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A week likely to be dominated by the outlook for interest rates looks set for a positive start despite losses in the US after strong jobs data sharpened the risk of more rate hikes.

Wall Street’s main indices lost between 0.38 and 1.59 per cent as trading updates from heavyweights Amazon and Alphabet disappointed.

A surge in the US dollar hammered commodity prices. Iron ore, oil and industrial metals all declined. The Australian dollar fell back towards 69 US cents.

The S&P/ASX 200 was set to open 12 points or 0.16 per cent higher, according to futures action, as exporters benefit from a weaker dollar. The Australian benchmark rallied 0.62 per cent on Friday to a nine-month closing high and a fifth straight winning week.

The Reserve Bank meets tomorrow and is expected to raise benchmark rates by at least 25 basis points.

Wall Street

US stocks trimmed weekly gains as stronger-than-expected jobs data dampened hopes of a rates pause. A well-received update from Apple helped offset declines in Amazon, Alphabet and Ford.

The S&P 500 dropped 43 points or 1.04 per cent. The Dow Jones Industrial Average lost 128 points or 0.38 per cent. The Nasdaq Composite shed 194 points or 1.59 per cent.

A blowout January jobs report muddied the outlook for interest rates, just as the market was growing comfortable with the notion official rates were near a top. The economy created 517,000 jobs, smashing expectations for an increase of around 187,000. The unemployment rate fell to 3.4 per cent, its lowest in more than half a century.

Kristina Hooper, chief global market strategist at Invesco, said the report was “an incredible surprise and it raises a lot of questions about what the Fed is going to do next.”

“What I think is causing some of the volatility is markets trying to make sense of how the Fed will perceive this,” she added.

A separate report on the services sector also underscored the resilience of the US economy against recent rate hikes. The Institute for Supply Management’s services index bounced to 55.2 per cent last month after contracting to 49.6 in December. Readings above 50 indicate expanding activity.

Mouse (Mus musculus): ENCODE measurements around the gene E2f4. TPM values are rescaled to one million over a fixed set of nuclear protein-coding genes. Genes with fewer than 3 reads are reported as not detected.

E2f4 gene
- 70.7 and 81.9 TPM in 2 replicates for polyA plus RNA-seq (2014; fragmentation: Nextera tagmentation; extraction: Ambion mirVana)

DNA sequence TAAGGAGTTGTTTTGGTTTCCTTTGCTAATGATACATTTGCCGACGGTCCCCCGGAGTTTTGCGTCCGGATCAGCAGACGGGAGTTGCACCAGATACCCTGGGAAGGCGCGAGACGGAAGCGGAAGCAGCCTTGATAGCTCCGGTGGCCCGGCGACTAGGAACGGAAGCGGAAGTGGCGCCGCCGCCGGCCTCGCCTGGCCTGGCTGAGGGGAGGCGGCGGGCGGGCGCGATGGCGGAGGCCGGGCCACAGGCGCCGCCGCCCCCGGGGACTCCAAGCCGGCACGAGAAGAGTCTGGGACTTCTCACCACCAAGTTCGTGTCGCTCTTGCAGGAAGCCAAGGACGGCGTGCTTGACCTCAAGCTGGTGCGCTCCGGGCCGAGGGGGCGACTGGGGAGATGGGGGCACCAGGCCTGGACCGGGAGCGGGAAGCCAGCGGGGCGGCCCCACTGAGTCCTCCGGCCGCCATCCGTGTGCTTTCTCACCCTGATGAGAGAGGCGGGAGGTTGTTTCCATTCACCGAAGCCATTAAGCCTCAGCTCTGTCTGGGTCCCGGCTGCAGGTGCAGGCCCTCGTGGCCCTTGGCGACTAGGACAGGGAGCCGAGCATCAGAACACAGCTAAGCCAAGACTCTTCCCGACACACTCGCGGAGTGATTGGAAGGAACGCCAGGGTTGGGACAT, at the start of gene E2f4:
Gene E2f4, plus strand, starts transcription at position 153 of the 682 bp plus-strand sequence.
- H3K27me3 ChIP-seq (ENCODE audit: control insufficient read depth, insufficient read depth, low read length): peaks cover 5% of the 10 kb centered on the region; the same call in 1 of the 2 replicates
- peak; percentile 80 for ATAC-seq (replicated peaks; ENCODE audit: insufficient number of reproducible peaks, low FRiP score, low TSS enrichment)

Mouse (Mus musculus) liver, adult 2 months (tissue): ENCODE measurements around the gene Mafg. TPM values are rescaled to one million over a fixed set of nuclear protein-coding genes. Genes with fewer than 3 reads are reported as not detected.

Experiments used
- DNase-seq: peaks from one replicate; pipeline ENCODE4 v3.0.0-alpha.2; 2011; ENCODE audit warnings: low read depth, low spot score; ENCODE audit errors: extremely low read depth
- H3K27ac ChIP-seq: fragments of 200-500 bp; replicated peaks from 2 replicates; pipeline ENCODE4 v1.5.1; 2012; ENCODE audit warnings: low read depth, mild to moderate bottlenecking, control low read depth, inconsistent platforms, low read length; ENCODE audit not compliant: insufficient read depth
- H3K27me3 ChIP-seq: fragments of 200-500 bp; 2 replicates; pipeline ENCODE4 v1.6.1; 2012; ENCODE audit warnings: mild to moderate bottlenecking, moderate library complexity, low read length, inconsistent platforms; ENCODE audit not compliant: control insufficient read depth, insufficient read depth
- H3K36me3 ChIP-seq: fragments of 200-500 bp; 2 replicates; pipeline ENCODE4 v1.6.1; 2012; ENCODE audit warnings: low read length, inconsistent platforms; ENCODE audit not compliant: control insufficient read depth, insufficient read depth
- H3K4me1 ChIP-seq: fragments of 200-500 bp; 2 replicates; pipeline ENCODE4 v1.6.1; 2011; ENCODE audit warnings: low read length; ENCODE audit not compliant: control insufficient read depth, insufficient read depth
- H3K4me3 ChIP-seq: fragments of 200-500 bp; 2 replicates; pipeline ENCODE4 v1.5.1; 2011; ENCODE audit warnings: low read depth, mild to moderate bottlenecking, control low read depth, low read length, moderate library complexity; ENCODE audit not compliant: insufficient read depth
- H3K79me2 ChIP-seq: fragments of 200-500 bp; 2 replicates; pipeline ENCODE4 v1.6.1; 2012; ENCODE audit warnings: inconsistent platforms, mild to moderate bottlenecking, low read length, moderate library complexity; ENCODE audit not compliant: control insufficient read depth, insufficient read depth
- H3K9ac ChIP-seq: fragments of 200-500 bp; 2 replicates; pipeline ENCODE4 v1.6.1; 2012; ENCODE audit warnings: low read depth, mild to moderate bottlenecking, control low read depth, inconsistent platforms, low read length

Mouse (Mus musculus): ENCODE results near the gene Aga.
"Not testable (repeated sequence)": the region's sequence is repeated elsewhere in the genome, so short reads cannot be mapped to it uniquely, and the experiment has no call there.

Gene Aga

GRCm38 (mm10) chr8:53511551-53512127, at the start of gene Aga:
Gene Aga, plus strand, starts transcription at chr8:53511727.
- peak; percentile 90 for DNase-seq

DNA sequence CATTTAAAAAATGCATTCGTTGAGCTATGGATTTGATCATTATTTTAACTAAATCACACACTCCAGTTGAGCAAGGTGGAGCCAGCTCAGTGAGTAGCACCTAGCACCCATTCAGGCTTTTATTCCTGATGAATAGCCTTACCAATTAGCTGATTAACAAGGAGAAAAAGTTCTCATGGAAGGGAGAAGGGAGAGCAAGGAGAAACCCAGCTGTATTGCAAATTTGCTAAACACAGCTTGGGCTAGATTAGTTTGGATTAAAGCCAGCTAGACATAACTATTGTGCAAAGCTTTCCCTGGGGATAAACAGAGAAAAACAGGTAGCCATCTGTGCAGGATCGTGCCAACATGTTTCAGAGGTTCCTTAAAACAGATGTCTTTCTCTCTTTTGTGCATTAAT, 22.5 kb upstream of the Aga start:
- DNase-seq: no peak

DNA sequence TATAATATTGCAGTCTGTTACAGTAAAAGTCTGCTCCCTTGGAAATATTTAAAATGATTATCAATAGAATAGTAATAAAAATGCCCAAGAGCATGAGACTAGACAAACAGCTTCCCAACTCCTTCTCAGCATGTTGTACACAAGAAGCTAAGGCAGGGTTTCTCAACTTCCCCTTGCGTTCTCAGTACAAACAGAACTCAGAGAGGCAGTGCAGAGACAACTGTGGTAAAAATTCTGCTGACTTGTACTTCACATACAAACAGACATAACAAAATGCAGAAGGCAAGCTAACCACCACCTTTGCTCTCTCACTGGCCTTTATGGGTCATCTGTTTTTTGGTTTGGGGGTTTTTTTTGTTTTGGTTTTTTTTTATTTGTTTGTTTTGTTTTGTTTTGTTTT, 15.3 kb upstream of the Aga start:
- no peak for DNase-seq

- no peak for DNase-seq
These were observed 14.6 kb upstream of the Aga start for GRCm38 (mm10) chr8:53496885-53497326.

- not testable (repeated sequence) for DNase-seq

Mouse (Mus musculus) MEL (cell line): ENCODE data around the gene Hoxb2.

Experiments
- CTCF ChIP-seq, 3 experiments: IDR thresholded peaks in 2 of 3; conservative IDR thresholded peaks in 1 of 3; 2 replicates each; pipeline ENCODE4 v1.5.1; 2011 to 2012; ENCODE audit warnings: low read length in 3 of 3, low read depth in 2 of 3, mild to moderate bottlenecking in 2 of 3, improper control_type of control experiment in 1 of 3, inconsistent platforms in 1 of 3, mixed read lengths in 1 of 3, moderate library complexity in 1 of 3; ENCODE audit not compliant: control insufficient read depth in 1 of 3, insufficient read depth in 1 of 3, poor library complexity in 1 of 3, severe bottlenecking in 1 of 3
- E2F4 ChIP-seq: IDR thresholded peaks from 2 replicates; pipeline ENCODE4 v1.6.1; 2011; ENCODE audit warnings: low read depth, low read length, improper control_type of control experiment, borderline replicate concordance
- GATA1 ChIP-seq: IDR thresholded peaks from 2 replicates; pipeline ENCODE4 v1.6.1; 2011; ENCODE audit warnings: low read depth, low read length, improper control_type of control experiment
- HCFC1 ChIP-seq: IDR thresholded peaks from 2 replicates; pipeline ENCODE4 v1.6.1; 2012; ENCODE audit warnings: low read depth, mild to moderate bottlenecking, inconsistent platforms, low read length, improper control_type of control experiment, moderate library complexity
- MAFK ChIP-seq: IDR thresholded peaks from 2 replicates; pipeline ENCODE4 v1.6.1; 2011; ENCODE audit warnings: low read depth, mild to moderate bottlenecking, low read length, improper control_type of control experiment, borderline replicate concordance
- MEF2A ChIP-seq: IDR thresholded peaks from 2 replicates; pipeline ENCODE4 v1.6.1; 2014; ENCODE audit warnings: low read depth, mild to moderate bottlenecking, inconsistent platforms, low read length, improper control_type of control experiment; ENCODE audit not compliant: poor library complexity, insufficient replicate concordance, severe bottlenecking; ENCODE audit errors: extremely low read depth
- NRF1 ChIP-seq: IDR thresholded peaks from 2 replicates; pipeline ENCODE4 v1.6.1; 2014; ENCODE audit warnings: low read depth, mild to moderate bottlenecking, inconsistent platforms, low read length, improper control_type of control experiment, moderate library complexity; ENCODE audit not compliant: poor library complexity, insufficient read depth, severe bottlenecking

The US dollar index surged more than 1.2 per cent as forex traders bet interest rates might have to go higher to contain inflation than the market had priced. The yield on ten-year US treasuries surged more than 12 points, back above 3.5 per cent.

Amazon dived 8.43 per cent after reporting its least-profitable quarter since 2014. Google parent Alphabet lost 2.75 per cent as ad spending dropped last quarter. A positive iPhone sales outlooked helped Apple rise 2.44 per cent despite a decline in revenue.

Friday’s setback trimmed the S&P 500’s gain for the week to 1.62 per cent. The Nasdaq Composite put on 3.9 per cent.

Australian outlook

A momentum-driven S&P/ASX 200 looks set for a positive start despite headwinds from Wall Street and commodity markets. A weaker dollar should aid exporters.

The Aussie was smashed down almost a cent and a half on Friday night as the shifting US rates outlook overshadowed domestic prospects. The Australian unit slumped from above 70.5 US cents to 69.05 US cents this morning.

Broad losses on Friday pulled all 11 US sectors lower. Consumer discretionary and communication services fell hardest as earnings disappointments from Amazon and Alphabet weighed. The session’s best, or least-worst, performers were financials -0.1 per cent and energy -0.23 per cent.

The ASX 200 rallied to within 1 per cent of a record on Friday. The Australian benchmark gained 0.85 per cent during a fifth straight weekly advance as investors showed few nerves ahead of this week’s rates decision.

This year’s powerful rally may face its toughest test yet when the Reserve Bank meets tomorrow to set the new cash rate target. With inflation running hot at the end of 2022, debate is likely to settle on whether to raise by 25 or 50 basis points.

“Following a higher-than-expected inflation print last [month] that saw the annual rate of headline inflation accelerate to 7.8% from 7.3% and core inflation to 6.9% from 6.1%, the market is now almost entirely priced for a 25bp hike, with the door open for a larger 40bp or 50bp rate hike,” Tony Sycamore, market analyst at IG, said.